We need much more than a change in direction
we need an agent of change
a catalyst who has the courage to drain the swamp

Personally I think that is even more messy, and in some cases, do you seriously want your employers to know about your kids or family situation? For women in particular, hiding any fragment of their parental responsibilities is a burden they're already tasked with facing. Although that's not supposed to be the case, it still happens and the frankly, for the most part it's none of their business.

That is a pretty dystopian view of things, don't you think, in that case though, income would not be considered split till the end of the year when you and your partner added your income together so it could then be split equally and quite likely taxed on a lower rate. Particularly helpful if you have a "stay at home" carer for the kids, although like general home ownership, something that has nearly been consigned to history.

I think there is room for Labour / Greens to offer a different tax package , without breaking the Labour pledge to not raise taxes. Doubt they will lessen the WFF increases. They could play with the tax brackets , skewing them more to the lower income taxpayers.
They could offer a $5000 tax free bracket , effectively giving everyone a $ 10 a week increase. then keep Nationals lifting of the next bracket to $ 22000, ( or perhaps increase it to 26K ($ 500 a week). Perhaps reduce the next brackets increase from $ 52000 to $ 50000.
Of course this needs to be paid for , leave the next bracket as it is , and reduce the top bracket from $ 70 k , down to whatever is necessary to cancel out the lower brackets increase. Say to 68k for e.g. So everyone but the top bracket get a tax break. the top get no increase , but get no tax break either.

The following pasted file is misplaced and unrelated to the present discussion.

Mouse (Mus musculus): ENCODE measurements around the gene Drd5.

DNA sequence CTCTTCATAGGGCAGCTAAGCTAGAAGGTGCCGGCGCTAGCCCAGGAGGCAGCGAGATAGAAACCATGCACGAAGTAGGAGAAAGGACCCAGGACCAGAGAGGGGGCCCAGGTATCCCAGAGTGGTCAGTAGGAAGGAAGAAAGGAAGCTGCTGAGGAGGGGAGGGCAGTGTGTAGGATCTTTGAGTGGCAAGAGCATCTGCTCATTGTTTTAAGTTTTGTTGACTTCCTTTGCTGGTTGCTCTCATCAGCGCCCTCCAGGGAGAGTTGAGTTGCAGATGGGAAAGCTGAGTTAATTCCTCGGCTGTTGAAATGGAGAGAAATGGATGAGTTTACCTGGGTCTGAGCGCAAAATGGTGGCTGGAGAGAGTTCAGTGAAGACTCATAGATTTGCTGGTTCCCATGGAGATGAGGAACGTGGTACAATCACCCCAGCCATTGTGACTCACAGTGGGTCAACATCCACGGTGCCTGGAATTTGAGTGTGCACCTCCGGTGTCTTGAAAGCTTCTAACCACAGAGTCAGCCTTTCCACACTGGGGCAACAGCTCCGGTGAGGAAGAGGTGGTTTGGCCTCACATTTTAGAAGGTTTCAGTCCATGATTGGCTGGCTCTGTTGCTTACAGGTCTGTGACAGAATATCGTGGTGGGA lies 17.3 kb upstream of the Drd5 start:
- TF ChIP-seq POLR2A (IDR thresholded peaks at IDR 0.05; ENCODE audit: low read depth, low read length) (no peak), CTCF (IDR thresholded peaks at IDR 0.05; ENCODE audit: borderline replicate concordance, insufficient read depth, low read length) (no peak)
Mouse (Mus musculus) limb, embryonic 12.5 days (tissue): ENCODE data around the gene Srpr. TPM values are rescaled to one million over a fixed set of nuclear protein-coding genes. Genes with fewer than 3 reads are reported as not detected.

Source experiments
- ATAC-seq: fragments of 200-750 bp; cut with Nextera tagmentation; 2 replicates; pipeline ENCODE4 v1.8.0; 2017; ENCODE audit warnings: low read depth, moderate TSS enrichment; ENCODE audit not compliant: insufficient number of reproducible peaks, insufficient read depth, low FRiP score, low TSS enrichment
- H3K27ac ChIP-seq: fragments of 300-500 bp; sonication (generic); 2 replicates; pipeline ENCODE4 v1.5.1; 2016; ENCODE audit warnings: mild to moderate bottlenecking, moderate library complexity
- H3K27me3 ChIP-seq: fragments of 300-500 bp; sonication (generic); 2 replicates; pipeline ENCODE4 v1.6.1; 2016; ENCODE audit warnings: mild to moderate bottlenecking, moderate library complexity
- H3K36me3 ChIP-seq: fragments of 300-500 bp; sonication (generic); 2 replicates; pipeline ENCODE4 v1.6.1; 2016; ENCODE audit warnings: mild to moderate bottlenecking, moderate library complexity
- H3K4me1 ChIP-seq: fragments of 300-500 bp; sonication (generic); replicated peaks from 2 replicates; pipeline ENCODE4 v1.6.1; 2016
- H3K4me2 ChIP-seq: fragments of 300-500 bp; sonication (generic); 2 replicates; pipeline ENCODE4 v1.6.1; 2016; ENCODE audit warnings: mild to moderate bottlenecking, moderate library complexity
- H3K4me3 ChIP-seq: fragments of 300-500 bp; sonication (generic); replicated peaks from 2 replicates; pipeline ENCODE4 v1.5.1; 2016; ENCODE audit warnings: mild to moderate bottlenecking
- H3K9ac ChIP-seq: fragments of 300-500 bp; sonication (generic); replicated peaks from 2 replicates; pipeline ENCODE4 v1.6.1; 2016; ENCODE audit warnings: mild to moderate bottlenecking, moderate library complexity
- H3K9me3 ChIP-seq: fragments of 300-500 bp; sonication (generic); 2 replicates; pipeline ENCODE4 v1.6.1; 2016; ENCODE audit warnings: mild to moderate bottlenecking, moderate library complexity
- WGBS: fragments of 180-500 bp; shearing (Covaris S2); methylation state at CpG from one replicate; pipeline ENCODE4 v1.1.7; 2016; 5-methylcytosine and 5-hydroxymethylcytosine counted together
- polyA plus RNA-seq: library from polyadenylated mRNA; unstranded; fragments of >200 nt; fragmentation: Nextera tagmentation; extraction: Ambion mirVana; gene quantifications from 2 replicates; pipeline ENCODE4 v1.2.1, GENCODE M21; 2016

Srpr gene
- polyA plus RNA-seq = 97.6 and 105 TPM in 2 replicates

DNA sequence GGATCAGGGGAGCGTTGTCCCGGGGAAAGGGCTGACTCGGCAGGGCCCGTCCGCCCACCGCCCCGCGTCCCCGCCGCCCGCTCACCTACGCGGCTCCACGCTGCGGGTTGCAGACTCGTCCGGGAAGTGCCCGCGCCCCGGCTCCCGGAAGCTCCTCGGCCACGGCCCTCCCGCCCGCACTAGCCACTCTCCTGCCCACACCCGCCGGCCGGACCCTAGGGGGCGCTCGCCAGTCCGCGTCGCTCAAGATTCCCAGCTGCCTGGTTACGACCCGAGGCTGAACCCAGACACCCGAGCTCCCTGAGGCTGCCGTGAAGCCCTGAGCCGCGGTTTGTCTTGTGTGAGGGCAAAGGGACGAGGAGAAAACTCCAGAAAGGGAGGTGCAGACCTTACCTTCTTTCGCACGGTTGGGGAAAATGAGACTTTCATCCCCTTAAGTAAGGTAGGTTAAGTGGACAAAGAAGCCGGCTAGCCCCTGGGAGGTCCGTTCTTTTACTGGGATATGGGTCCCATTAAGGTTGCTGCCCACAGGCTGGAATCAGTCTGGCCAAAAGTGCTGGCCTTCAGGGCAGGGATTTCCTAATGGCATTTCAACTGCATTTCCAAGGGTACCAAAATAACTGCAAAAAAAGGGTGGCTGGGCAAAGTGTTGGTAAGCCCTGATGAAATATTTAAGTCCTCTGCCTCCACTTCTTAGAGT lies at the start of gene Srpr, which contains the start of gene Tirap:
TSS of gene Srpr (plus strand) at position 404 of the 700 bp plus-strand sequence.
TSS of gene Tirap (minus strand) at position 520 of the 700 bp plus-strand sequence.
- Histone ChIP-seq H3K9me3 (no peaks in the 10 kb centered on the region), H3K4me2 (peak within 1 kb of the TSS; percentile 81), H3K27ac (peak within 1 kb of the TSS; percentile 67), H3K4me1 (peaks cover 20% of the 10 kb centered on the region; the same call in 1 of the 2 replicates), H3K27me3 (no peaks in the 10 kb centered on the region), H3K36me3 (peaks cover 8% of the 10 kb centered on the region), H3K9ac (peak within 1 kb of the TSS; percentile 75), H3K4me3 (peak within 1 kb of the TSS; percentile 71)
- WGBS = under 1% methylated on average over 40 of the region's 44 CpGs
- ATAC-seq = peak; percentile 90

We actually need to move away from Working For Families and onto a system where you get rebates for each child.

This nonsense of taking the money away and then giving it back through WFF if just an administrative nightmare and its not right on any level .

Far simpler to have tax tables for M , M +1 for one child , M+2 for two and so on .......

This would be simpler and cheaper to administer , and would eliminate the complexity .

It would also avoid this nonsense where the Government takes money you have worked for, and then gives your own money back to you to enable you to feed the kids .

Its communist -style social engineering at its worst .

This makes sense to me.

At the risk of opening the proverbial can, I'd modify this tax table so that the maximum is M+2. Something about finite world and the issues of exponential growth...

My guess is that come election time the results will be about the same as they have been for the last 3 elections. I can't see a way for Labour to form a government. They are trying a National-lite approach and National is trying a Labour-lite approach. In the end the centre vote, which the Labour purists have effectively purged from the party, is key to wining the election (obviously!). Labour just comes across as inauthentic when discussing mums and dads issues.

Laubour just lost any chance of being in power by Little saying latest budget tax cuts could be reversed !
What more information do voters need

When and where did he say that?

News media last 36 hours

Oh dear, I hope we are not getting into fake news. If you mean by saying the would release their own fiscal policy , that is drawing a long straw. But you could say that opens the possibility of reversing the tax cuts. Best to wait and see what they come up with .

It doesn't look like the main contenders will be presenting us with any new or innovative policies to consider this election. That's hardly surprising. And that means I'm about ready to vote for any party that will abolish the working for families benefit and the accommodation supplement benefit, both of which are distortionary folly we cannot afford and do not need.

You obviously don't have kids. My wife and I fell into an income range that meant, with both of us working we had to pay child care for 2 kids, and I calculated it basically meant she was working fulltime for $ 20 - 40 extra a week. It was only by virtue of one child turning 3 , and getting 20 hours free care,( and dropping her hours to suit), that it became viable for us to both work. I think this is the income bracket that Labour and the greens want to extend the WFF for. With Nationals dropping of the threshold , and increasing the retribution rate , anyone in the $50- 100 k combined income bracket will probably find themselves in a similar situation to what we were in. These are the ones they are talking about been $ 3 a week worse off , but they are not taking into account childcare costs.